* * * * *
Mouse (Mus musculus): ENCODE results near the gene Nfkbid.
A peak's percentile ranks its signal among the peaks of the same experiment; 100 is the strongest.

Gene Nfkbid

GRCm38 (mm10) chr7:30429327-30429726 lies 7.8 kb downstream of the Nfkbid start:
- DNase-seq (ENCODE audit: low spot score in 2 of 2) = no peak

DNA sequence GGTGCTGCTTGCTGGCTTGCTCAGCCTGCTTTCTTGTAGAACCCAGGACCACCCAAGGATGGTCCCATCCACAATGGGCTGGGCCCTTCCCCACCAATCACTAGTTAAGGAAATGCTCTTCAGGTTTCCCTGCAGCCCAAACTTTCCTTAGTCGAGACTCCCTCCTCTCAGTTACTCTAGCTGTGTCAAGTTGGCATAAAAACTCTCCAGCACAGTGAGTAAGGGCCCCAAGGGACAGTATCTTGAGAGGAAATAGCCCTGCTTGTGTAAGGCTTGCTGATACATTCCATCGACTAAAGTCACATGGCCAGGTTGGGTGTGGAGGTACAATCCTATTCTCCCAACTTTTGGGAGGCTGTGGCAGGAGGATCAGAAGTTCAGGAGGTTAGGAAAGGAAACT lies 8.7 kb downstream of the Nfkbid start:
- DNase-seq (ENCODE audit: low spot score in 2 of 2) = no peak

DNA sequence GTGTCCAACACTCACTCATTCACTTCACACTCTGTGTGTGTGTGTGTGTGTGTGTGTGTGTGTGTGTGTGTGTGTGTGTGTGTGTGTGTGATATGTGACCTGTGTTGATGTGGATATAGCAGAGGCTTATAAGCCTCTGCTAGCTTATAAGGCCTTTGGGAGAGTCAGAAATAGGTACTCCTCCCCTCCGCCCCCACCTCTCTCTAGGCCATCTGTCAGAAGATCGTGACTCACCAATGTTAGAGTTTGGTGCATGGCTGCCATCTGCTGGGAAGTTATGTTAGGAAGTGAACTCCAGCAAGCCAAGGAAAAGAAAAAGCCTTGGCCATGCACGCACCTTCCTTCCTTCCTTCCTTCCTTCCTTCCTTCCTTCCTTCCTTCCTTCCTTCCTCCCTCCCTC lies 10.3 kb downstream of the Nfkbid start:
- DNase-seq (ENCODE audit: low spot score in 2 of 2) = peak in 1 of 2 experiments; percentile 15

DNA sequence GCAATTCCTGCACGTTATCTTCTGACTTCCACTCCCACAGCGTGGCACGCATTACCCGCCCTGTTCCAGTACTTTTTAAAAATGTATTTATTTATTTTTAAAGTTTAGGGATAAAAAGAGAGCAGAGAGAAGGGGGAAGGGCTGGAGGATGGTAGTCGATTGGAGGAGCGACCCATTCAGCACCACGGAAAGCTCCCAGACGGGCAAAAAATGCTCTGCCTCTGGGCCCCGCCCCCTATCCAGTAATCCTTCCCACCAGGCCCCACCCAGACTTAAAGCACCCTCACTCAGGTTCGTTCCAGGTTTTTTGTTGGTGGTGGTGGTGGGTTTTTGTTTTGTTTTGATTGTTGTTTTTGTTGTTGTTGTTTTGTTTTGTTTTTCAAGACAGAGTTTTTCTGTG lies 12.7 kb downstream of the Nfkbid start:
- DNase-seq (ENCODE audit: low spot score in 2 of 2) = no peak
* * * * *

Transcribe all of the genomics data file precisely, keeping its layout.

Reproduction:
Mouse (Mus musculus): ENCODE results near the gene Nfkbid.
A peak's percentile ranks its signal among the peaks of the same experiment; 100 is the strongest.

Gene Nfkbid

GRCm38 (mm10) chr7:30429327-30429726 lies 7.8 kb downstream of the Nfkbid start:
- DNase-seq (ENCODE audit: low spot score in 2 of 2) = no peak

DNA sequence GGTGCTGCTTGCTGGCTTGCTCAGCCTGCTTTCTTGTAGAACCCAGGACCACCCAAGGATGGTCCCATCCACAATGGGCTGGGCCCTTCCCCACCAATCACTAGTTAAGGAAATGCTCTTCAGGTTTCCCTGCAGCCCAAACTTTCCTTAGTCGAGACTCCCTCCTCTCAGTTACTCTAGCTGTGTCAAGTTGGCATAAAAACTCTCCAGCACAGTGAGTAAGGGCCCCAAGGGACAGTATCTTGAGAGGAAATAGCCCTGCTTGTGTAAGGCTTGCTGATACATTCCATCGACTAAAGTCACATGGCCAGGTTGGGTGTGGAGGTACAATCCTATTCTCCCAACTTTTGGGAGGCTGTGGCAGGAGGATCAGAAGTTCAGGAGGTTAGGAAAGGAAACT lies 8.7 kb downstream of the Nfkbid start:
- DNase-seq (ENCODE audit: low spot score in 2 of 2) = no peak

DNA sequence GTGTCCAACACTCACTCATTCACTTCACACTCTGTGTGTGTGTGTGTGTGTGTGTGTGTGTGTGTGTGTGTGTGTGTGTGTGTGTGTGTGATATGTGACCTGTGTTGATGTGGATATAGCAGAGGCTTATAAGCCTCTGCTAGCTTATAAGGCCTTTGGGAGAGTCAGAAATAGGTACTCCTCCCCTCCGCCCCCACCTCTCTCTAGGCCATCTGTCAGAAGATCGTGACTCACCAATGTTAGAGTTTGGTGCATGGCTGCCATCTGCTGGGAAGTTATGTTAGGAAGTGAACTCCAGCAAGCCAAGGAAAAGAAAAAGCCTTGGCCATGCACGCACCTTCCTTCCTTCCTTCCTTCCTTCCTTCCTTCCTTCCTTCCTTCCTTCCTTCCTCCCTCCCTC lies 10.3 kb downstream of the Nfkbid start:
- DNase-seq (ENCODE audit: low spot score in 2 of 2) = peak in 1 of 2 experiments; percentile 15

DNA sequence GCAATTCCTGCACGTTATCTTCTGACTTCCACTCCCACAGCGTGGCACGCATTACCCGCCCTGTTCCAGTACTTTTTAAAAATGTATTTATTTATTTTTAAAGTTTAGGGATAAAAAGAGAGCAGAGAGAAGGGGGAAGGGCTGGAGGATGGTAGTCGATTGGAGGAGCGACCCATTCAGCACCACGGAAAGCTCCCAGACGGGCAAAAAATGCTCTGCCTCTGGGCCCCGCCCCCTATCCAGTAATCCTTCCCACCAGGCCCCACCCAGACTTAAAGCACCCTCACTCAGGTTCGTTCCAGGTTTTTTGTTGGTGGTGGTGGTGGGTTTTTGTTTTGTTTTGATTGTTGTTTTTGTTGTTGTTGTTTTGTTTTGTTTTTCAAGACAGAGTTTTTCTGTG lies 12.7 kb downstream of the Nfkbid start:
- DNase-seq (ENCODE audit: low spot score in 2 of 2) = no peak